Now a new report suggests that in their own corporation, they've taken a different approach to government regulation: They've simply ignored it.
An extensive investigation in Bloomberg Markets magazine finds that Koch Industries has made multiple 'improper payments' (read: bribes) to win business in Africa, India and the Middle East; rigged prices with competitors; and used foreign subsidiaries to sell equipment to Iran. (Read the full story here.)
According to the Bloomberg report, the company had a widespread culture of cheating and deception.
Sally Barnes-Soliz, who's now an investigator for the State Department of Labor and Industries in Washington, says that when she worked for Koch, her bosses and a company lawyer at the Koch refinery in Corpus Christi, Texas, asked her to falsify data for a report to the state on uncontrolled emissions of benzene, a known cause of cancer. Barnes-Soliz, who testified to a federal grand jury, says she refused to alter the numbers.The company is a massive conglomerate with operations in oil, chemicals, textiles, trading and consumer goods -- including Dixie cups, Brawny paper towels and Quilted Northern bath tissue, which are all made by Koch subsidiary Georgia- Pacific.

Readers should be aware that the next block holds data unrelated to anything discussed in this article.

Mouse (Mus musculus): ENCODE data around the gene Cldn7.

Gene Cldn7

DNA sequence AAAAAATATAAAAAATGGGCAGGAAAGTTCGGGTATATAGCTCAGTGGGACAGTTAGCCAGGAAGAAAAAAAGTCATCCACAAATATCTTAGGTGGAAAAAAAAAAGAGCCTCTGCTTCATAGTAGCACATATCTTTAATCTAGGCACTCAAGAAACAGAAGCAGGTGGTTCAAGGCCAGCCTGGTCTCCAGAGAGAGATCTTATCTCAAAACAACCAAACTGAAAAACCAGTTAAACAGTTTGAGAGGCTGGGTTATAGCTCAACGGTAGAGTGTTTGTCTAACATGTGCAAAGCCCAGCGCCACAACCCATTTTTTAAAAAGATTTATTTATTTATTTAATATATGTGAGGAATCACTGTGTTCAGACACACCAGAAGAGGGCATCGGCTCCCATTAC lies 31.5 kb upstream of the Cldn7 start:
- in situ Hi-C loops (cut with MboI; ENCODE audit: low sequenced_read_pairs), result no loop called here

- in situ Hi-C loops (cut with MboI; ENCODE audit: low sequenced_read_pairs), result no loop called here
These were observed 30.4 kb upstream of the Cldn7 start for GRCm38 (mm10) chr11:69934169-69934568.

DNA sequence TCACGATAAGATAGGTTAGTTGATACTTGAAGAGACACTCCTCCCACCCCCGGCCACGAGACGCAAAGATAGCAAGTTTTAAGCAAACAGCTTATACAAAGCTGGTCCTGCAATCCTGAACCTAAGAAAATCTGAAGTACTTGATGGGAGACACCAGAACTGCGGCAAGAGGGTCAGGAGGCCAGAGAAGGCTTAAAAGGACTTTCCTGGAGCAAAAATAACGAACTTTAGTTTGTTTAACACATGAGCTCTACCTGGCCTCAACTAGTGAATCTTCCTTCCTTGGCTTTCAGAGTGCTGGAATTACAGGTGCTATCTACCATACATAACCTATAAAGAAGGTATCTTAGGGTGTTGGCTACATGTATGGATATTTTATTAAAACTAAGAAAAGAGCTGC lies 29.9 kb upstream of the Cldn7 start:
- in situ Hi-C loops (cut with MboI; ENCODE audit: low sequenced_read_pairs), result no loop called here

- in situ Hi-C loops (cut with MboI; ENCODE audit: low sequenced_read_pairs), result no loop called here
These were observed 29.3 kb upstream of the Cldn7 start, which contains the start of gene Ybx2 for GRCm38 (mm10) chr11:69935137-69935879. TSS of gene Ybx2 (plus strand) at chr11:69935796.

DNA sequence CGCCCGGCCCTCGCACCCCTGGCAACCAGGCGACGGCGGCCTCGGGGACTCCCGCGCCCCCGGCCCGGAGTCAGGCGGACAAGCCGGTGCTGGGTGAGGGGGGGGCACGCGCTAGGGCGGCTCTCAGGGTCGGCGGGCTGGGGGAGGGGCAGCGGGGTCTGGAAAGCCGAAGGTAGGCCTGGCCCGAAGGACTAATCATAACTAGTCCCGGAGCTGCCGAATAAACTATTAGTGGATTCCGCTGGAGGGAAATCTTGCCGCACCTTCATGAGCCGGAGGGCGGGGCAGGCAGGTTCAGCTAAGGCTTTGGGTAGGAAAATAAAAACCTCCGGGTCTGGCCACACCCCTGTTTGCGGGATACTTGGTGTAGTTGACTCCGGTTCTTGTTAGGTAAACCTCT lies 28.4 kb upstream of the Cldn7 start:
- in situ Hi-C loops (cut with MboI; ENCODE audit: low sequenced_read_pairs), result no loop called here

"They didn't know what to do with me," she says. "They were really kind of baffled that I had ethics."
Charles and David Koch tied for fourth place on this year's Forbes 400 list of the richest Americans, with an estimated net worth of $25 billion each.
Over the last 5 years, Bloomberg found, Koch Industries has spent more than $50 million on lobbying Washington to fight derivatives regulation and greenhouse gas limits.
Bloomberg Markets says neither brother agreed to be interviewed for the article.